The most impressive demo I saw was from Oral B, that was introducing a Bluetooth enabled toothbrush that tracked the sensitivity, time and location of your brushing and offered feedback, customized brushing plans and data tracking over time, as well as weather and news information on your phone while it timed your brushing time. I don’t know if everyone would feel completely comfortable with taking this approach to every aspect of their life being tracked, ranked and connected, but The Internet of Things is coming, and government agencies are going to have to prepare for regulatory, bandwidth and security challenges and opportunities—especially in the health and public utility areas.

Wearables

Somewhat related to the Internet of Things, mobile “wearables” exploded this year at Mobile World Congress—almost every company was launching some sort of smart watch—and then the wearable buzz surged again this week with Apple (who does not show at MWC) officially announcing the details of their Apple Watch.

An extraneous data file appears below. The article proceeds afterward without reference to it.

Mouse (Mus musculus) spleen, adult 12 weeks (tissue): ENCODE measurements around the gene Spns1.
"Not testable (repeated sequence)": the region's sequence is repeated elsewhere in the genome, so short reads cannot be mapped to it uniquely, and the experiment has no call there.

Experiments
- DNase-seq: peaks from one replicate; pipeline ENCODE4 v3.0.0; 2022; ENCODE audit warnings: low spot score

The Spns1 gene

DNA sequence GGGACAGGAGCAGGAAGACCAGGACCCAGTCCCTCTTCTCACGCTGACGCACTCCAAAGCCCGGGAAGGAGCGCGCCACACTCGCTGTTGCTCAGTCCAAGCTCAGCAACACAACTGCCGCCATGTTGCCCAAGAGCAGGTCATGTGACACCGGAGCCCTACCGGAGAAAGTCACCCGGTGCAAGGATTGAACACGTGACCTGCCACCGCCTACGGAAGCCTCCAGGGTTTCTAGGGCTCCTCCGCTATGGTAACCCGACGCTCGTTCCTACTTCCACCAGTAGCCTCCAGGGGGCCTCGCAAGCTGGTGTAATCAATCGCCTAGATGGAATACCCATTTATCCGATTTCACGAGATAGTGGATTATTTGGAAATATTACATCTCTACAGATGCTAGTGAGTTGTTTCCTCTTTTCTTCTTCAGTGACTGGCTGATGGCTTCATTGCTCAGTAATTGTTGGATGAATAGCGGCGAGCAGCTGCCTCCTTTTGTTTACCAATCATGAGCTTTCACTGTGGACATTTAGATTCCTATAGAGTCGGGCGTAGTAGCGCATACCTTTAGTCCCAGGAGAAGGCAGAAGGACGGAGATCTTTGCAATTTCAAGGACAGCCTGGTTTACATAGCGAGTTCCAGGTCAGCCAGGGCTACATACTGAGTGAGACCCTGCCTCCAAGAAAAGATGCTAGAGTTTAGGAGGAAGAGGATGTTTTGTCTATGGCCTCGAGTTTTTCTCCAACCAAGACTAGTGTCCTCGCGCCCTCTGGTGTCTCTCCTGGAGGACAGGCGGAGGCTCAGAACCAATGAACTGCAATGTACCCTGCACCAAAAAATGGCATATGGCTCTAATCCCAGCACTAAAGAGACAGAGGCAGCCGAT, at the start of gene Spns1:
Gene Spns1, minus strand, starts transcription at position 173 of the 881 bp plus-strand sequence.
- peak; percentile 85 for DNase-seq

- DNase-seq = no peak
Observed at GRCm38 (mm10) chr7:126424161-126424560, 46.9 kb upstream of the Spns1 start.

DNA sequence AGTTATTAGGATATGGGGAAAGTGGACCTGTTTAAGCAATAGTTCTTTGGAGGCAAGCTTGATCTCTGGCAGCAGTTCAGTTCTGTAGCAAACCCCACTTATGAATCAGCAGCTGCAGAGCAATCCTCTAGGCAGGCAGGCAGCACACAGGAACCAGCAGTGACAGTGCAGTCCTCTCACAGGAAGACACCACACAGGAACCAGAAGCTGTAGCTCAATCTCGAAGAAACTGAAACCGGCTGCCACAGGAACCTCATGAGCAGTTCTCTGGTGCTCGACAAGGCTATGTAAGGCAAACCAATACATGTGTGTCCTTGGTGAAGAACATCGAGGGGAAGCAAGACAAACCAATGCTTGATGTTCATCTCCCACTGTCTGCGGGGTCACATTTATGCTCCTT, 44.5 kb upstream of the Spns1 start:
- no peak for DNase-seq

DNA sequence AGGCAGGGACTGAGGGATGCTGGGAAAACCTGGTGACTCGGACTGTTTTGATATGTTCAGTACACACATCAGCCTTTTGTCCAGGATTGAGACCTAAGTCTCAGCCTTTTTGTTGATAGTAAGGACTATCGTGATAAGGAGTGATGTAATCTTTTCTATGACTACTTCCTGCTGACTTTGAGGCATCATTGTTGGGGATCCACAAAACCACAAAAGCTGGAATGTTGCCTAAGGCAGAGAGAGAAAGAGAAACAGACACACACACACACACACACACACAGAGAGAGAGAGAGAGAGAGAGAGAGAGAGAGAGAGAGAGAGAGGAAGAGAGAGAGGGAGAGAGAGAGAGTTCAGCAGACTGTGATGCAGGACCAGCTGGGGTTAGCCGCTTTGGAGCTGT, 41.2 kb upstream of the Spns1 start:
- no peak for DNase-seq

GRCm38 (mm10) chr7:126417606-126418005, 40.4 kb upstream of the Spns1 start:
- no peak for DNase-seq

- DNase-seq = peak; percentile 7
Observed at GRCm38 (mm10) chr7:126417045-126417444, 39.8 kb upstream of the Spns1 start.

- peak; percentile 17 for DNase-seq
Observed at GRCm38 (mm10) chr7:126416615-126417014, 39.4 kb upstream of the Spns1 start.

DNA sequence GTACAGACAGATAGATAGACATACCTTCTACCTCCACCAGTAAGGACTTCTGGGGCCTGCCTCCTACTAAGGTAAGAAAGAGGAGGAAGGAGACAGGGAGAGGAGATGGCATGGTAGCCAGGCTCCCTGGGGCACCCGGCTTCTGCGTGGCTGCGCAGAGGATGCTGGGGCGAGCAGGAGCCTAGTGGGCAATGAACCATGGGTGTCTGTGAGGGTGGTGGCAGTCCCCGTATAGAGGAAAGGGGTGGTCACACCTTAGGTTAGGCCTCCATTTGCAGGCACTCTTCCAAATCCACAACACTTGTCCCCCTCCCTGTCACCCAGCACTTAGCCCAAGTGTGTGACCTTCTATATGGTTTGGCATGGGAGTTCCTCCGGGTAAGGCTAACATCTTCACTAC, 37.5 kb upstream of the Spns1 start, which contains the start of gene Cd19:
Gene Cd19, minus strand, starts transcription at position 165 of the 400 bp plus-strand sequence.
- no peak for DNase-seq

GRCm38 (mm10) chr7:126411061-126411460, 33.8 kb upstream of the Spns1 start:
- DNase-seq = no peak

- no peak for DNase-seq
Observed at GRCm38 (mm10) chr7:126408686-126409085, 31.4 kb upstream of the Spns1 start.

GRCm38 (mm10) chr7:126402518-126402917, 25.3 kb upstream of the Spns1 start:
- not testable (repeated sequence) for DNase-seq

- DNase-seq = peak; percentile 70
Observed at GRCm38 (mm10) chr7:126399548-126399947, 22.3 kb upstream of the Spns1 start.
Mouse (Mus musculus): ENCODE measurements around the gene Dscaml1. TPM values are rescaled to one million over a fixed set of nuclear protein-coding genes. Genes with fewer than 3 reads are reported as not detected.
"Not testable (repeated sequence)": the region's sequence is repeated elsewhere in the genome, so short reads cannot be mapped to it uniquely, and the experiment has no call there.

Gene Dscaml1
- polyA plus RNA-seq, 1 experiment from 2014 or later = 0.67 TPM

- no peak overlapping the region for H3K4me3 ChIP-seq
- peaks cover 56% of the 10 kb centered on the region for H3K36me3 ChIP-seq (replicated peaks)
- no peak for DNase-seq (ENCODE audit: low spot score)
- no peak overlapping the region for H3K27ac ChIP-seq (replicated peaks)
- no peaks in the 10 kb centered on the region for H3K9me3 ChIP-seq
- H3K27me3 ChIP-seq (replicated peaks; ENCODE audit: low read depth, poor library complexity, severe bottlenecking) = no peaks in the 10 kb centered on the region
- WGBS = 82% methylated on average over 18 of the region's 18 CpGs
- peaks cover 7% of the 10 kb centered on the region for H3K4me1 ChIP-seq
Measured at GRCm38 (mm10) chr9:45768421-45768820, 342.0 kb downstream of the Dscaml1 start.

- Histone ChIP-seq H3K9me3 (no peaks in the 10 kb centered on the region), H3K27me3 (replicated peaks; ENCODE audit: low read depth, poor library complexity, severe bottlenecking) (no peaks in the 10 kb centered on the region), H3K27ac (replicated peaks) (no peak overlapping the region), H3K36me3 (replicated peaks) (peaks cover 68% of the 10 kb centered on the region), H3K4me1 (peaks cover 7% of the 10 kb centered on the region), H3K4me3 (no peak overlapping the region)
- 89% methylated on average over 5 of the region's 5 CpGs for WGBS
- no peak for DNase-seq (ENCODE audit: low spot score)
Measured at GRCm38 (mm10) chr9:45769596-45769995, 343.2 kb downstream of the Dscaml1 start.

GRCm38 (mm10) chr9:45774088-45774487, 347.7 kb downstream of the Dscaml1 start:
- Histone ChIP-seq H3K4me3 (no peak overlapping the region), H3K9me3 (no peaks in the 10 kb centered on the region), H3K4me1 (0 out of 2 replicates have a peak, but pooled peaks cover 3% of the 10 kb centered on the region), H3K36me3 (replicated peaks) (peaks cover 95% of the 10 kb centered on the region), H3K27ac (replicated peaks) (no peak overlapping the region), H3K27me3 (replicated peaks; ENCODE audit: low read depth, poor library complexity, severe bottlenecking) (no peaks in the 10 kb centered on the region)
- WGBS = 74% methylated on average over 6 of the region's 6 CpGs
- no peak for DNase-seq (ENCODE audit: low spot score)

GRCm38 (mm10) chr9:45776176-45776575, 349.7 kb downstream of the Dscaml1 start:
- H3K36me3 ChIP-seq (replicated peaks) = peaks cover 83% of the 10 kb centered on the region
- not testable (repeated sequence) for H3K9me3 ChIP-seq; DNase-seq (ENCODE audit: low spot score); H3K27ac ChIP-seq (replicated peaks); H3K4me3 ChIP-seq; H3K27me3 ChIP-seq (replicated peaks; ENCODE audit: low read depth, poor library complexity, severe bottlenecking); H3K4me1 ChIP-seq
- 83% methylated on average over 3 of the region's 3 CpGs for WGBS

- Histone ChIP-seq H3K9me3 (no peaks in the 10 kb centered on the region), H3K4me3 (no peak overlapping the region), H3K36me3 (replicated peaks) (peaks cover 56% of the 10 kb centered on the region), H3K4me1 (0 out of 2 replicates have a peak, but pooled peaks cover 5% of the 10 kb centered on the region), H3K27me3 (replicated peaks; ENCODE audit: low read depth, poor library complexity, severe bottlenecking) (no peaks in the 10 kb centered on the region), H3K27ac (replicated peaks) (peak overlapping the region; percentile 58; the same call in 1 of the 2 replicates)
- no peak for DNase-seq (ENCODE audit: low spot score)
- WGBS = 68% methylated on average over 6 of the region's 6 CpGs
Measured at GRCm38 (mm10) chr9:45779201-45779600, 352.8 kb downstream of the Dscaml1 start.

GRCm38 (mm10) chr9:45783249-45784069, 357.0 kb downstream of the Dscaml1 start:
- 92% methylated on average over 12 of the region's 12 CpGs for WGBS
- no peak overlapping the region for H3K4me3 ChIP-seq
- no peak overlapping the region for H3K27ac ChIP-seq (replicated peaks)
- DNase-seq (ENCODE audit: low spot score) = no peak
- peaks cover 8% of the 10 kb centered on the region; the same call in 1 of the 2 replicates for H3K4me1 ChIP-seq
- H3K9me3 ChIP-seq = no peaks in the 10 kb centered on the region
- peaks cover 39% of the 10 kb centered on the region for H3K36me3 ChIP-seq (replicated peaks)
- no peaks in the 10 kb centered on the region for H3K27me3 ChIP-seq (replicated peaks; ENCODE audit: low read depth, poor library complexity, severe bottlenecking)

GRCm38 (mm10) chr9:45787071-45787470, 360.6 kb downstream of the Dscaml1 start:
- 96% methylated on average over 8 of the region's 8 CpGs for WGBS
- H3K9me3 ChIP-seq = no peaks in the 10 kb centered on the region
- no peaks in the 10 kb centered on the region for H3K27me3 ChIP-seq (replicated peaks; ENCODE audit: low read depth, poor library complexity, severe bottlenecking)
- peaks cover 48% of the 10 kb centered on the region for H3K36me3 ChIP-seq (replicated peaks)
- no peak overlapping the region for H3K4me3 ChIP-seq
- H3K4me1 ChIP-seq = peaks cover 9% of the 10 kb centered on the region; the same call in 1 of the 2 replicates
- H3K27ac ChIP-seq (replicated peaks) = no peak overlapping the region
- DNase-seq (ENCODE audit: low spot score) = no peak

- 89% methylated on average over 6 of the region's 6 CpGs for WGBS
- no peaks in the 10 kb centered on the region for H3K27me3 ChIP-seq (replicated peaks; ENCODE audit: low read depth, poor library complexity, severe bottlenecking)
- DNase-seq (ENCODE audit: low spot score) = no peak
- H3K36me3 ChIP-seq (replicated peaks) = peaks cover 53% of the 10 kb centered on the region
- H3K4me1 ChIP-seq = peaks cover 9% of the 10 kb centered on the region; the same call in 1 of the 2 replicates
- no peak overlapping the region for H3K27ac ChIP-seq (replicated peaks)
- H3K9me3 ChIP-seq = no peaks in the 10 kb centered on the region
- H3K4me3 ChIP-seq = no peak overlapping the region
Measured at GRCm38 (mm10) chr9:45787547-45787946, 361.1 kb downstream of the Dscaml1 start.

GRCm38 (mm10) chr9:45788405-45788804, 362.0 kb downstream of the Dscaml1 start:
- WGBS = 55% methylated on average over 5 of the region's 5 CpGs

Virtual Reality experiences also were popular throughout the trade show to share new digital content and experiences.

For government organizations, this trend is notable: consider how you can personalize and break down your information, news and utilities for smaller and smaller ‘glance’ experiences or virtual experiences to enhance audience lives.

Final Thoughts

With all these developments, there are still a lot of questions around what kind of industry/universal development standards will evolve for cross-device information sharing, security and privacy and how that will affect the growth, adoption and integration into our lives and work. Government agencies would be smart to keep on top of these technologies and figure out how they can be used to enhance what we do, especially to get in front of the potential challenges that will surely confront us.

For those interested in getting ahead, next Monday, the MobileGov Community of Practice will be hosting an event to discuss creating stellar mobile products in government. The program will be in downtown DC and feature the Internal Revenue Service, Department of Homeland Security and American Battle Monuments Commission talking about best practices they’ve created in their mobile endeavors. Learn more and sign up here.